Friday, June 25, 2010

Adoption and Trees

During my bike rides in early June, I was able to observe so many ordinary things as wonderful, among them the leaves on the trees at this time of year. The show of the flowering trees (Forsythia, apple, crab, cherry, pear, redbud, dogwood, etc.) was long over, but I’d never before really noticed the effect of all the green leaves, newly mature. Not only were they dark, full-sized, and numerous, but they were so precisely stacked and distributed, fresh recruits at the beginning of the season’s long labor of photosynthesis. Their shapes were so perfect, not yet exposed to the munching of insects or the battering of repeated storms.

I love trees for the sheltering, architectural living things they are, whose cutting down can hurt like the loss of a friend. One of my earliest memories, or maybe it was just a family story that became a memory, was of my father and his friends cutting down the trees (probably weedy Alanthus) in the back yard of our "new" house and my displeasure about it. And when we lost our American Elm trees in the front, my proposal to plant an apple tree in their place was rejected.

I love trees for the way they evoke the human figure, even the face. They are among my favorite things to draw or just to gaze at and “read:” arms, fingers, legs, torsos, in conflict, affection, supplication, passion, protection.
They are dancers. They are people in yoga poses: backbends, twists, and, especially, inversions, leafy legs in the air. (The Sanskrit word for handstand—Adho Mukha Vrksasana—actually translates literally as “downward facing tree.”)

I know I am far from alone in this love of trees; there even have been cultures who saw them as objects of worship. More abstractly, the idea of a tree has been used as a metaphor for a wide variety of concepts, e.g., the tree of life, the tree of knowledge of good and evil, the tree of yoga, and of course, the family tree. As a new adoptive parent, I had read about the ubiquity of the assignment to construct a family tree in elementary school and how it could be difficult for adopted children. I was prepared to draw creative trees with my kids, the roots representing their birth families and the branches representing our adoptive family. As luck would have it, however, my children (who both are already out of elementary school) happen to have been spared, or perhaps deprived of, the dreaded Family Tree Assignment. They didn’t have to feel uncomfortable and different about showing their family tree to the class, but neither did we have this particular opportunity to sit down and work through how they belong, in different ways, to our adoptive family and to their birth families. The tree they might have drawn would not have been quite the kind of thing one could find in nature, but it would have been a way to describe their reality.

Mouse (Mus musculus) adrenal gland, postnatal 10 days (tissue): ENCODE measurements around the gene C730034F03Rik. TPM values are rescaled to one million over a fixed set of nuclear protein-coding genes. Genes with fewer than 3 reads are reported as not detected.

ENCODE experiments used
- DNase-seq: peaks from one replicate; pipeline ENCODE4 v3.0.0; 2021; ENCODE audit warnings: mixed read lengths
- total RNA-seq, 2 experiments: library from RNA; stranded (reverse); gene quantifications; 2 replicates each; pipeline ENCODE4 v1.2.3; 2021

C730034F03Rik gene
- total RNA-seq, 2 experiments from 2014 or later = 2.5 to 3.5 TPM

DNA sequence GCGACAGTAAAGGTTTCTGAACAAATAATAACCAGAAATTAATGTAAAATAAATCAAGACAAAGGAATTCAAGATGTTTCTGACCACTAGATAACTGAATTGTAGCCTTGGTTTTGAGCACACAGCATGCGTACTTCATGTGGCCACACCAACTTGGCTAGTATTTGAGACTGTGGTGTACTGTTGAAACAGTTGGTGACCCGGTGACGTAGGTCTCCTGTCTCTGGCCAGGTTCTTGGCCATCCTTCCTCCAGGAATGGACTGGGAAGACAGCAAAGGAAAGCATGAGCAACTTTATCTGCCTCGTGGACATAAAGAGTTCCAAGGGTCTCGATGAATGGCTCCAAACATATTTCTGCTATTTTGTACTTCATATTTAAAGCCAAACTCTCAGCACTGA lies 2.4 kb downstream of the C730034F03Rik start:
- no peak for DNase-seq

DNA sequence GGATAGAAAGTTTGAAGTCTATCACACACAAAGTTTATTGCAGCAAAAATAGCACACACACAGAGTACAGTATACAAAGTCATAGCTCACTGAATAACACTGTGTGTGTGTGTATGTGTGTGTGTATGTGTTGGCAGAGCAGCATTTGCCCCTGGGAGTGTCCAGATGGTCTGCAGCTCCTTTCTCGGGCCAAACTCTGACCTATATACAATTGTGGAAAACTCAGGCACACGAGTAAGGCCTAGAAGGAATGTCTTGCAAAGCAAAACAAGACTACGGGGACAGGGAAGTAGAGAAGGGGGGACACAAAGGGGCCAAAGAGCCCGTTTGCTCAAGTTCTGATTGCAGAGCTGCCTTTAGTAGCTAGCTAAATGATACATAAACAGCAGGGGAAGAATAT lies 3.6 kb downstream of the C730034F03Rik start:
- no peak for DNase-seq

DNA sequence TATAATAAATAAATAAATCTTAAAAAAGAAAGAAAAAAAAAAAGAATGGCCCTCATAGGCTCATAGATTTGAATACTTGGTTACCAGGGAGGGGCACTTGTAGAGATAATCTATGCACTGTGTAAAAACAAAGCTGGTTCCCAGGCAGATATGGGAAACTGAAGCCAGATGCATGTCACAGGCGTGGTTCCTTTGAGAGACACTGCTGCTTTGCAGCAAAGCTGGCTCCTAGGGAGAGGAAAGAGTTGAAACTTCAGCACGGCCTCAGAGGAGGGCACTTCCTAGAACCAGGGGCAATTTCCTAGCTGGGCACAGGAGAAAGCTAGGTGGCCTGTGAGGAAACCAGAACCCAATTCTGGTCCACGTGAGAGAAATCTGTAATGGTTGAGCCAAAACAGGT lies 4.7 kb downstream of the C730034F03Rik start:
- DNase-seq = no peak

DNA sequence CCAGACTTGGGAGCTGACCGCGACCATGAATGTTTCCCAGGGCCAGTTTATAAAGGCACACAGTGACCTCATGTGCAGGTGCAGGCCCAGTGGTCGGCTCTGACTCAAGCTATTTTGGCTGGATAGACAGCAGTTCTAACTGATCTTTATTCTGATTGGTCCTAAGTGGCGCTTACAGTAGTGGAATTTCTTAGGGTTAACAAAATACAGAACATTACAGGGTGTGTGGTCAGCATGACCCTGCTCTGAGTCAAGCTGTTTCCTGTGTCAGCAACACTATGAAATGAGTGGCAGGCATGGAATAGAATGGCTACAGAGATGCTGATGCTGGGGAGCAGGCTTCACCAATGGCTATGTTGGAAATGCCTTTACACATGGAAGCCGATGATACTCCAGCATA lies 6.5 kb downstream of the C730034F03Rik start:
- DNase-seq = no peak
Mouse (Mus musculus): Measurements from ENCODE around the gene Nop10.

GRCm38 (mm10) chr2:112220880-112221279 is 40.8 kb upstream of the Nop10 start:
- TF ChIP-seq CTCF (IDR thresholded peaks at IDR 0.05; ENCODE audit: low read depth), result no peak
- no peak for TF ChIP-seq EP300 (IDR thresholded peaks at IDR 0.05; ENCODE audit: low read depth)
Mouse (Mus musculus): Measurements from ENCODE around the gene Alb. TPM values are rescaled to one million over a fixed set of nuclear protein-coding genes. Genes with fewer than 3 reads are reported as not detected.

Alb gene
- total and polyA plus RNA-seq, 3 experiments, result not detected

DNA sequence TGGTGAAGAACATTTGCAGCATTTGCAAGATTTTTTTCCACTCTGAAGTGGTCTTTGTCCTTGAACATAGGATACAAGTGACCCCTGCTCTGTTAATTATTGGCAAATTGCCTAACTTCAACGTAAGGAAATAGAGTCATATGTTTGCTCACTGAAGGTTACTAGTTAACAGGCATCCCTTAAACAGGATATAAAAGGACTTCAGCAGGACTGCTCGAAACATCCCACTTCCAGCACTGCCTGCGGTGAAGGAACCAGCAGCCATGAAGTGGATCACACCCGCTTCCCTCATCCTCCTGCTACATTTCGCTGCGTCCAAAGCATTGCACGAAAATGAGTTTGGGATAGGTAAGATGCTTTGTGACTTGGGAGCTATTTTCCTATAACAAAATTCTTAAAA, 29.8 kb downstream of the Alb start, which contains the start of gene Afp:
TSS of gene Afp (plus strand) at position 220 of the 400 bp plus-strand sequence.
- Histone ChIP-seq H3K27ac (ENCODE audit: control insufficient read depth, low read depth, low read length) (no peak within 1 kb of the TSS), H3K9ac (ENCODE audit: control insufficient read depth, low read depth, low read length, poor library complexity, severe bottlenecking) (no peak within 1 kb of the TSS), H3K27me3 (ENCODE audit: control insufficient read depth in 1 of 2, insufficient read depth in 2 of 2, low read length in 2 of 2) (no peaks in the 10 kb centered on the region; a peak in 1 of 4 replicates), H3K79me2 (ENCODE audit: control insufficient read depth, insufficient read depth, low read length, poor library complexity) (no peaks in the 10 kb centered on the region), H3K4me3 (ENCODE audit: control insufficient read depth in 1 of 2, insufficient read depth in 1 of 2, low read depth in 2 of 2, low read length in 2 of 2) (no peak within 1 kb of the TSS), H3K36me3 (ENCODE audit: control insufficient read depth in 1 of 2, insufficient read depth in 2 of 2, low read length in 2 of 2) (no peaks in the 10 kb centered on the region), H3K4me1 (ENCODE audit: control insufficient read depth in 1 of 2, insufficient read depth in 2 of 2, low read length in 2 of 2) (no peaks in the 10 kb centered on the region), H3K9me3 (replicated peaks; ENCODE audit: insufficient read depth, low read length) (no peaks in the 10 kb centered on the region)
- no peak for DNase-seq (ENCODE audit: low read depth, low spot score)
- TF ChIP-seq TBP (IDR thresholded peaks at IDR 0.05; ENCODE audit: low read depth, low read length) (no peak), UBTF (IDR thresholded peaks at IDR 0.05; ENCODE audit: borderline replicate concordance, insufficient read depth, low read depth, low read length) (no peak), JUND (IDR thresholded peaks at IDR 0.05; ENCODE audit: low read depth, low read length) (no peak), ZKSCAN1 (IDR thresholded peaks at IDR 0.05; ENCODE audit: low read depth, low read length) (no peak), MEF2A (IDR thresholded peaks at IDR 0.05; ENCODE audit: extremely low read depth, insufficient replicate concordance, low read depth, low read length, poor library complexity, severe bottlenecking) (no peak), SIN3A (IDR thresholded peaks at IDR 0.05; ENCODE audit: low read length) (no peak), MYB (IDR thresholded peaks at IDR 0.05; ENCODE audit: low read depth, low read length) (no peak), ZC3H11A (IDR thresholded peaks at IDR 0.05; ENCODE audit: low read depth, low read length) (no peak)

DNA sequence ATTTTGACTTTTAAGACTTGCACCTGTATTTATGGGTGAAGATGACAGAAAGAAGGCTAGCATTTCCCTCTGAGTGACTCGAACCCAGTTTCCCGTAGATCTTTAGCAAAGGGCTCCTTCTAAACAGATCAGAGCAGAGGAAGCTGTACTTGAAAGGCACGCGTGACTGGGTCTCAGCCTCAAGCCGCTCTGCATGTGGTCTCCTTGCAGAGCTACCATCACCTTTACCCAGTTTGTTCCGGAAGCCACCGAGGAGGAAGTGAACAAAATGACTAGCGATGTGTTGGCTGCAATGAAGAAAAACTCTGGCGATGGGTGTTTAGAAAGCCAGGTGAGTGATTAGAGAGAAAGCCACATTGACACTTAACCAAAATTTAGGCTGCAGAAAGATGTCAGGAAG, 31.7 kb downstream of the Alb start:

Actually, the tree as a model for family relationships has its limitations, even for biological families. Where the tree “originates” is necessarily arbitrary, and information about the origins of members who marry into the family generally are not included. Describing remarriage after death or divorce also requires some creativity to portray. In fact, only if we reproduced by splitting in two like amoebae would a tree truly be an accurate description of family relationships.

The family of adoption often has been portrayed as a grafted tree, as in the collection of poems, Perspectives on a Grafted Tree, edited by Patricia Irwin Johnston. Sherri Eldridge, in her “Twenty Things” books (e.g., Twenty Things Adopted Children Wish Their Adoptive Parents Knew, Twenty Things Adoptive Parents Need to Succeed) often refers to adoption in terms of a grafted tree. This metaphor has some glaring limitations, e.g., apple trees are grafted in order to propagate apples with as little variation as possible, which doesn't sound like what we are trying to do with our children. But the process of grafting is a graphic illustration of the loss and healing that happens in adoption. Adoptees are cut off from their genetic past, adoptive parents from their genetic future. While this doesn't replicate a non-grafted tree, when they are bound together, love, like water and sap, flows between the two parts. The roots provide the graft with water, minerals, and a secure connection to the earth; the graft then produces leaves for photosynthesis to nourish the whole tree and, ultimately, flowers and fruit. I love this image of intimacy and draw comfort and encouragement from it when the storms of the teen years rumble.

Sometimes I wish my kids hadn’t gotten out of the family tree assignment. One or the other may have worked through the complex tree idea, or, for the sake of getting it over with, and to not stick out among classmates, may have opted to use a tree that only included the family with whom they live. If it was I in their position, I might have wanted to change the focus of the assignment and offer a picture of the sawtooth oak in front of out house as our family tree, which we planted in cooperation with our city’s public works department. Besides being an example of how sometimes you really can do what you want when you grow up and have your own house, it does mirror some things about our family. This tree started its life somewhere else and was dug up and transplanted to our yard, where we love it, behold it change and grow, care for it as we can, and release it to elements we can’t control. Already it’s lost branches to ice storms, and who knows what pests lurk out there to threaten its integrity? But, mostly, each day’s disasters and triumphs don’t make or break it. And I think this year we will have a good crop of acorns.

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